The San Diego Comic Con is scheduled for the middle of July. Today, Marvel Studios announced its panel for the event:
Marvel Studios: Saturday, July 14th 6:00pm – 7:00pm (Hall H) – Marvel Studios presents Iron Man 3. Join Producer Kevin Feige and special guests as they provide an inside look at the ever-expanding Marvel Cinematic Universe.
Walt Disney Studios Motion Pictures: Thursday, July 12th 2:05pm – 3:05pm (Hall H) – A Q&A panel featuring the imaginative director of Frankenweenie, Tim Burton; A special look at the world of Oz The Great and Powerful with director Sam Raimi; the illustrious voice cast of Walt Disney Animation Studios’ Wreck-It Ralph, including John C. Reilly, Sarah Silverman and director Rich Moore.
I’m guessing Robert Downey, Jr. will be present for the panel. I’d also expect some details on the upcoming Thor and Captain America sequels.
But overall, doesn’t it seem a bit, well, underwhelming? After all, they have some other movies in the works besides Iron Man 3.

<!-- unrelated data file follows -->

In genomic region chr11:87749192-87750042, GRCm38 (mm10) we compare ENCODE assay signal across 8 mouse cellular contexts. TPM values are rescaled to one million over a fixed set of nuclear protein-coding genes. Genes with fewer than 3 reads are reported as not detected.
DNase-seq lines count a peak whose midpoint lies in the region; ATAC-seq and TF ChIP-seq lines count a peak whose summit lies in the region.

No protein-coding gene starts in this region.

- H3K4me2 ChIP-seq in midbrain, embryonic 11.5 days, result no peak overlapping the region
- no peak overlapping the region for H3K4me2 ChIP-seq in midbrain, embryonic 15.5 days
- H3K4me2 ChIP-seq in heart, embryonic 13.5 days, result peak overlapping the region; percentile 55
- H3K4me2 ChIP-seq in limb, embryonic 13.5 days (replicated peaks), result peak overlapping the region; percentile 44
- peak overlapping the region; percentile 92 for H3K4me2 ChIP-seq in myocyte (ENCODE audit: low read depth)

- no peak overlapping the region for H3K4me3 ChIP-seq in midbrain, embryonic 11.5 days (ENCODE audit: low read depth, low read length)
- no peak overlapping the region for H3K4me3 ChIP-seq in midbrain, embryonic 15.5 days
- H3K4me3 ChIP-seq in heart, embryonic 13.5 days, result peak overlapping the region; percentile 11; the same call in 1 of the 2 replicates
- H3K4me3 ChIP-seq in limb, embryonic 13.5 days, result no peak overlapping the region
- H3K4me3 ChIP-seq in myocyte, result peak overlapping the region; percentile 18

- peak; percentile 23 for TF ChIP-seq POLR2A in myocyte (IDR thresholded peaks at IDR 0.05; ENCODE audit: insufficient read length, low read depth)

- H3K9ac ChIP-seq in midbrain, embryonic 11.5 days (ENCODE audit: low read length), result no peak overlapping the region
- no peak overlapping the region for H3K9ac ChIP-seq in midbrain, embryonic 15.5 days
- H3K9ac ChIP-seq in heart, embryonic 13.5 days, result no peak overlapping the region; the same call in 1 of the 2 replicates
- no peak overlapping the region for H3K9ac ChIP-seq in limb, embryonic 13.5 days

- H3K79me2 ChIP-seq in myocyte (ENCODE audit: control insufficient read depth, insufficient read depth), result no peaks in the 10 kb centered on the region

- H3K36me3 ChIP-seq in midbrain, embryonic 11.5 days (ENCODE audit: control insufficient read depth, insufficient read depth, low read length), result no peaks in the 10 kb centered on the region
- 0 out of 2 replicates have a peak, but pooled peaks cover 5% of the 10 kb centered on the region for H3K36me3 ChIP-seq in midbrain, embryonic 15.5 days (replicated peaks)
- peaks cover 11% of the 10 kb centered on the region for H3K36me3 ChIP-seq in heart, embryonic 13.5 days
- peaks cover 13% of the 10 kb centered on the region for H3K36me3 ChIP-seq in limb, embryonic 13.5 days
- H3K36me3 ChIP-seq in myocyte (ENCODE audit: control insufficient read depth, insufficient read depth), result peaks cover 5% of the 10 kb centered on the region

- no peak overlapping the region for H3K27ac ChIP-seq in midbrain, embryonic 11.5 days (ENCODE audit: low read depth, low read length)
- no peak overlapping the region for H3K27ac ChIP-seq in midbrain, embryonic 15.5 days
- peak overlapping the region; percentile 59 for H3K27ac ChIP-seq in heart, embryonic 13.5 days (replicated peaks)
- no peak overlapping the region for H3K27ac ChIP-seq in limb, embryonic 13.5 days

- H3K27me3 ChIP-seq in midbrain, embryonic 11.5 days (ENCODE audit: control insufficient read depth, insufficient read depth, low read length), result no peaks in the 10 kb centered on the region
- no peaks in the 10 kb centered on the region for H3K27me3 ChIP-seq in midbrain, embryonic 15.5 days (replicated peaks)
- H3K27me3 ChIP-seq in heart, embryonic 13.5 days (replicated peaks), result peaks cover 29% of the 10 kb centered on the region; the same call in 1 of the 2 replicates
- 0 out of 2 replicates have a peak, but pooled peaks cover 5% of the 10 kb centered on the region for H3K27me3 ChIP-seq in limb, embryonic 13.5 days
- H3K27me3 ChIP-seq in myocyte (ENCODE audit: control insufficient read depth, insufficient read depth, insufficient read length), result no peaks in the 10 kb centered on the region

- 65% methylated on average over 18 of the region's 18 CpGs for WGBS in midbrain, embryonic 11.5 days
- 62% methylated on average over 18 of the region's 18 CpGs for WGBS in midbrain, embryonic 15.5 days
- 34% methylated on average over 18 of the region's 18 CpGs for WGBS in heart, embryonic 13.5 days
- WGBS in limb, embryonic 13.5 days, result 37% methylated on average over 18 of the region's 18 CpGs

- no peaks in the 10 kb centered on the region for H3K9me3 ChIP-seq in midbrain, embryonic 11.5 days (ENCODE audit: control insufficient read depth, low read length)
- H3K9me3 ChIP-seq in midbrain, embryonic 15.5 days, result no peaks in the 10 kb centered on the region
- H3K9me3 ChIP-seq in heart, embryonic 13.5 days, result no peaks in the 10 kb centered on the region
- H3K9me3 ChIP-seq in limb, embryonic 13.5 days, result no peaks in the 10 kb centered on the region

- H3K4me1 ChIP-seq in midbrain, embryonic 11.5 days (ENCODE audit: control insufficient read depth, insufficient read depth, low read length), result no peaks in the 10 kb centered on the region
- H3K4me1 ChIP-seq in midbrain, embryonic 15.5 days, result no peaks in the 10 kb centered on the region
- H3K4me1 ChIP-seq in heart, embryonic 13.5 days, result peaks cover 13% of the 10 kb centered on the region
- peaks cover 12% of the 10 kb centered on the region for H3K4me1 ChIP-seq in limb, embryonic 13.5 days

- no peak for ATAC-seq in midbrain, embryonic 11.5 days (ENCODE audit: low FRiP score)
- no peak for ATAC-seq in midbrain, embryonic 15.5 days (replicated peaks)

But it looks like they’re on the right track with this new adaptation:
“Momma’s not the law. I am the law.”
I got goosebumps. Yeah, I’m that big a geek.
Word is he never takes off his helmet. That’s awesome. So true to the comic.
This one looks good.
This new trailer for the Dark Knight Rises makes me want to create a fund where people can contribute money to keep Christopher Nolan happy making Batman movies. I don’t want this to be the last one:
This looks fantastic. I can’t wait.
Hat Tip: Spinoff Online
Some recent previews for DC’s Before Watchmen have me wondering if it will be able to rise above the controversy.
No surprise, it seems Alan Moore disapproves of the idea of a prequel:
“I don’t think it’s going to work. From what I hear, there’s a certain degree of comic creators’ hostility and negative feedback posting on entertainment sites. Some people are writing petitions. I would have never have asked any of the readers to do that, but I’m genuinely grateful. It’s not a kind of reaction I can ever remember from a readership before. I would have thought, from a DC perspective, that’s it’s a lose-lose perspective, unless they did something better or as good as ‘Watchmen.’ But realistically, that’s not going to happen, otherwise it would have happened before.”
Some have looked at the first book with mixed reactions. At the A.V. Club, Oliver Sava thinks the book’s quality might be enough to make people who were once against it, go ahead and read it: